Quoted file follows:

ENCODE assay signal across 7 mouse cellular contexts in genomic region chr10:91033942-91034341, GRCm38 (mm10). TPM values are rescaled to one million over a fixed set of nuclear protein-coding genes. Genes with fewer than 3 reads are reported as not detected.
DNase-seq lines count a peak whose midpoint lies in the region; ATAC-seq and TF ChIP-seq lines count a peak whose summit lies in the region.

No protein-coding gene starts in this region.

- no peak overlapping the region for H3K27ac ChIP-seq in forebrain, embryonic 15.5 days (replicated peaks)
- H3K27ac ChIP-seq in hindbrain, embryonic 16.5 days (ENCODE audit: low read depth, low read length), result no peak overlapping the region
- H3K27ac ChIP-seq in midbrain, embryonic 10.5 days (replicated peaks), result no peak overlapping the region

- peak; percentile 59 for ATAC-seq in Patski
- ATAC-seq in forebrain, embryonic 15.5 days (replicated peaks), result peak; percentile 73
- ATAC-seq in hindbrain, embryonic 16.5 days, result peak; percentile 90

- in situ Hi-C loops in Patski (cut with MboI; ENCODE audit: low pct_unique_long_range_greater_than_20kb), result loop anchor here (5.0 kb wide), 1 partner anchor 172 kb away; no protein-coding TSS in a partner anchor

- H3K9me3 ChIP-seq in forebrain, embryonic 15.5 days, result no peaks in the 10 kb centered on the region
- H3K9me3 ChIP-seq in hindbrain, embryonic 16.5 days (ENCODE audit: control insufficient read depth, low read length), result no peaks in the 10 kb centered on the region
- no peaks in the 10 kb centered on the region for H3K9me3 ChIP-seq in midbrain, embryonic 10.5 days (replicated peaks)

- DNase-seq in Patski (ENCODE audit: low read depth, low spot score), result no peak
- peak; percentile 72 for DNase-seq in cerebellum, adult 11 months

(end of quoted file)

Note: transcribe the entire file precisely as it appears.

ENCODE assay signal across 7 mouse cellular contexts in genomic region chr10:91033942-91034341, GRCm38 (mm10). TPM values are rescaled to one million over a fixed set of nuclear protein-coding genes. Genes with fewer than 3 reads are reported as not detected.
DNase-seq lines count a peak whose midpoint lies in the region; ATAC-seq and TF ChIP-seq lines count a peak whose summit lies in the region.

No protein-coding gene starts in this region.

- no peak overlapping the region for H3K27ac ChIP-seq in forebrain, embryonic 15.5 days (replicated peaks)
- H3K27ac ChIP-seq in hindbrain, embryonic 16.5 days (ENCODE audit: low read depth, low read length), result no peak overlapping the region
- H3K27ac ChIP-seq in midbrain, embryonic 10.5 days (replicated peaks), result no peak overlapping the region

- peak; percentile 59 for ATAC-seq in Patski
- ATAC-seq in forebrain, embryonic 15.5 days (replicated peaks), result peak; percentile 73
- ATAC-seq in hindbrain, embryonic 16.5 days, result peak; percentile 90

- in situ Hi-C loops in Patski (cut with MboI; ENCODE audit: low pct_unique_long_range_greater_than_20kb), result loop anchor here (5.0 kb wide), 1 partner anchor 172 kb away; no protein-coding TSS in a partner anchor

- H3K9me3 ChIP-seq in forebrain, embryonic 15.5 days, result no peaks in the 10 kb centered on the region
- H3K9me3 ChIP-seq in hindbrain, embryonic 16.5 days (ENCODE audit: control insufficient read depth, low read length), result no peaks in the 10 kb centered on the region
- no peaks in the 10 kb centered on the region for H3K9me3 ChIP-seq in midbrain, embryonic 10.5 days (replicated peaks)

- DNase-seq in Patski (ENCODE audit: low read depth, low spot score), result no peak
- peak; percentile 72 for DNase-seq in cerebellum, adult 11 months